1 of 2
Kathleen Causey's life changed when her husband, Aaron Causey, was struck by an EOD. Photo by Sydney Cromwell.
2 of 2
Kathleen and Aaron Causey have worked to put their life back together after Aaron was injured by an explosive in Afghanistan. They now live in Greystone with their 18-month-old daughter A.J. Photo by Sydney Cromwell.
When Kathleen Causey married a man who worked in explosive ordnance disposal (EOD), she knew his chances of injury were higher than many of his fellow soldiers. That didn’t make it any less shocking when two of Aaron Causey’s EOD service members showed up on her doorstep on Sept. 7, 2011.
Just a few months after their first anniversary, the Causeys’ life plans were put on hold and Kathleen found herself thrust into the role of a caregiver wife. Aaron had lost both legs and some of his fingers to a bomb in Afghanistan, and he was also suffering from extensive tissue damage and a traumatic brain injury.
“I felt sick. I was sick to my stomach because I didn’t know what I was supposed to do,” Kathleen said.
After his initial treatment in Germany, Aaron was flown to Walter Reed National Military Medical Center in Bethesda, Maryland, to continue recovering. He and Kathleen would live there for two years as he had multiple surgeries and slowly learned to use his prosthetic legs and wheelchair.
“It’s very different when this happens in your 30s than in your 20s,” Kathleen said. “Recovering from these kinds of injuries, the toll it takes on your body hormonally, just having the injury. If he pushed himself to the limit, he was out for two days.”
Along the way, Kathleen learned a lot about taking care of a wounded veteran. She figured out how to support Aaron without mothering him and how to fight for her husband’s needs with doctors and insurance companies. She also saw firsthand that something as simple as an electric wheelchair, which seemed liberating to her, could be horrifying to Aaron as he realized the permanent limits of his freedom and mobility.
“You don’t know the tenacity of the human spirit. There were days when I went to bed, and I swore to God and sweet Jesus, I wasn’t going to wake up the next day. It was like, ‘I’m done. I’ve got nothing left to give,’” Kathleen said.
The Causeys lost a lot from Aaron’s injuries. Kathleen’s plans to return to school were put on indefinite hold, and doctors told them they were unlikely to have children without fertility treatments. They had to plan everything around accommodating Aaron’s wheelchair and supplies, from traveling to buying the furniture, car or home they wanted.
“We are an afterthought when it comes to society. When you live with a disability, you come second. They build a place and then realize they didn’t build it for you,” she said.
But there were also bright spots, such as the widespread community support they found and A.J., their “miracle baby” who is now 18 months old. With Aaron staying at home, he gets to help with A.J.’s care and watch his daughter grow up.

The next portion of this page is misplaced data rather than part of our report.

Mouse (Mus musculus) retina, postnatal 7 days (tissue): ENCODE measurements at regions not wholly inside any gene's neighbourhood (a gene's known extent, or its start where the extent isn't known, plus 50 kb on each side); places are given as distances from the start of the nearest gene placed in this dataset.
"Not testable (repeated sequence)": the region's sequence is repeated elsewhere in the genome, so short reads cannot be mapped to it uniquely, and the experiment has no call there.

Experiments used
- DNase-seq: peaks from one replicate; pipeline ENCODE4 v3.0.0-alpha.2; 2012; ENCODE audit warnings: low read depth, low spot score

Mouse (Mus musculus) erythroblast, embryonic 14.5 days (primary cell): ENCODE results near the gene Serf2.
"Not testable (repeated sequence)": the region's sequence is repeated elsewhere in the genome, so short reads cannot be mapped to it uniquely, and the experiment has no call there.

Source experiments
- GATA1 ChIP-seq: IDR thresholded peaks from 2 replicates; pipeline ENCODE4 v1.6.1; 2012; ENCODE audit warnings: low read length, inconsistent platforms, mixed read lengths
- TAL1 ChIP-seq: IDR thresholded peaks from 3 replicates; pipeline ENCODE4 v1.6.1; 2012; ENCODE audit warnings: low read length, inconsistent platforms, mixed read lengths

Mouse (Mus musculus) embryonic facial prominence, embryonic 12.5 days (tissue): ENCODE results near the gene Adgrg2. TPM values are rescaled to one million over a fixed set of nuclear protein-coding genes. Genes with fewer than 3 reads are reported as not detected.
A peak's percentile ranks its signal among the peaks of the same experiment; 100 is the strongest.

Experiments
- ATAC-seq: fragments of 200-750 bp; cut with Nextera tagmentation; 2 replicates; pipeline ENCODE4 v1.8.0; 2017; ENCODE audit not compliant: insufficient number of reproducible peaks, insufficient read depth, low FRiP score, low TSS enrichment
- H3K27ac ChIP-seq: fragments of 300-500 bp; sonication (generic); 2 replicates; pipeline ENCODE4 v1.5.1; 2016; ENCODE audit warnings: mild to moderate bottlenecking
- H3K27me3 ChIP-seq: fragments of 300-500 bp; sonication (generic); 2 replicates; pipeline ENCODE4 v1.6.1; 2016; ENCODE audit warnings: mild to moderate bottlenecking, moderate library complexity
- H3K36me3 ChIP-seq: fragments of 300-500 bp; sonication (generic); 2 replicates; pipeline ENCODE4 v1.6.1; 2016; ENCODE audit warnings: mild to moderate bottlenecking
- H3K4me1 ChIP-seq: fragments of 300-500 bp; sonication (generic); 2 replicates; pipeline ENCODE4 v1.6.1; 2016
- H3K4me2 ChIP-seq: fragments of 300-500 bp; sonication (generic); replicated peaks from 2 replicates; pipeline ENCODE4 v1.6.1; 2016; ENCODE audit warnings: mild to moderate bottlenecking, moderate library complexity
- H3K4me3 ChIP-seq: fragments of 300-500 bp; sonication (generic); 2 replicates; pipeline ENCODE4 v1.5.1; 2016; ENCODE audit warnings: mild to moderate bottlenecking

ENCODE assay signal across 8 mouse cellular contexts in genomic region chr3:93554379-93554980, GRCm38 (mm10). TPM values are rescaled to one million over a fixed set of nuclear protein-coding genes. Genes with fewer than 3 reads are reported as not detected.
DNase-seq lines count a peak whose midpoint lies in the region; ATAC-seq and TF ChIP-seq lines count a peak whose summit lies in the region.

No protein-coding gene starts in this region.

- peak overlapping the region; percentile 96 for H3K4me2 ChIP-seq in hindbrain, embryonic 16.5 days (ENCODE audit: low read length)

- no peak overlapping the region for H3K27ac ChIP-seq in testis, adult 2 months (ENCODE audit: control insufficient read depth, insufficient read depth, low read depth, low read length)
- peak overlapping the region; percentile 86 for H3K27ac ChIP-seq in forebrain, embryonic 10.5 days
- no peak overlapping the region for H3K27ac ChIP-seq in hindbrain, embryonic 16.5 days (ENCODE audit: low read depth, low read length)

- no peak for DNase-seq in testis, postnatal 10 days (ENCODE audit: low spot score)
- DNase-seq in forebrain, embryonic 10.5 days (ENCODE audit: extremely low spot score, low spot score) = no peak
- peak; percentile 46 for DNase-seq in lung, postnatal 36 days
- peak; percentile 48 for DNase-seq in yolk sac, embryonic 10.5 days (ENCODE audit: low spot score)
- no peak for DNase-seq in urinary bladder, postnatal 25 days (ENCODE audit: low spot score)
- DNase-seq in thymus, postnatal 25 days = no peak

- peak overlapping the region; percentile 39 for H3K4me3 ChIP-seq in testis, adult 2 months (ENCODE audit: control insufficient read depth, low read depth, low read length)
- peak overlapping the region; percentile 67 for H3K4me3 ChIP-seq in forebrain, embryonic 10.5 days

“We’re just so appreciative every day of the little things,” Kathleen said. “You’ve just got to be open to what’s going to make you happy.”
The Causeys relocated to Alabama about a year ago and recently moved to Greystone to be near Kathleen’s family. She grew up in the area and graduated from Oak Mountain High School. They are working on raising money to build a wheelchair accessible home in Pell City, which would split the distance between each of their families.
Aaron has multiple surgeries ahead of him, including re-laying muscles in one leg and a series of procedures to break his femur and attempt to lengthen it. Kathleen will always have to be the primary caregiver and doggedly pursue surgeries, medical equipment or other services to improve his quality of life.
“I know what I’m capable of. I know where that power comes from. Some of it is anger – we lost our life, we lost all of our normal plans,” Kathleen said. “You get to plan your life when you’re healthy. We lost a healthy marriage – a physically healthy marriage. I lost the ability to see him run with my children.”
Through this continuing struggle, Kathleen found a passion for advocating on the behalf of other wounded veterans. She received the Col. John Gioia Patriot Award in March 2013 from the United Service Organizations (USO) Metro, and her family was the subject of a short documentary, “The Next Part,” that released in April 2014.
Earlier this year, the Elizabeth Dole Foundation named Kathleen one of its 2015 Caregiver Fellows. In May, she will travel to Washington, D.C. to advocate for wounded veterans and their caregivers, as well as participate in committees that will share their perspectives on current legislation and treatment.
“I have very valuable user information here,” Kathleen said. “There’s no way to put a price on what I’ve learned.”
She said the fellows will include caregivers of soldiers with physical injuries, post-traumatic stress disorder and other illnesses such as cancer. Their advice will be given to politicians and employees of the Veteran’s Administration.
“Kathleen was already an active voice among the military and veteran caregiving community,” Steve Schwab, the executive director of the Dole Foundation, said. “We’re thankful she has chosen to dedicate her precious time and energy to our cause.”
While she’s there, Kathleen hopes to focus particularly on fertility issues for veterans and related issues, such as adoption services and regulations for fertility treatments.
These are among the many problems that will be a permanent part of life for Aaron and thousands of other veterans.
“I’ll never not be his caregiver in some way. He will never not be wounded,” Kathleen said. “Our life will never get fixed. It gets better because we get better at it, but it doesn’t magically get fixed one day. You don’t wake up and feel whole or normal.”
To follow the Causeys’ journey, visit Kathleen’s blog at afterblastwarriorwife.com.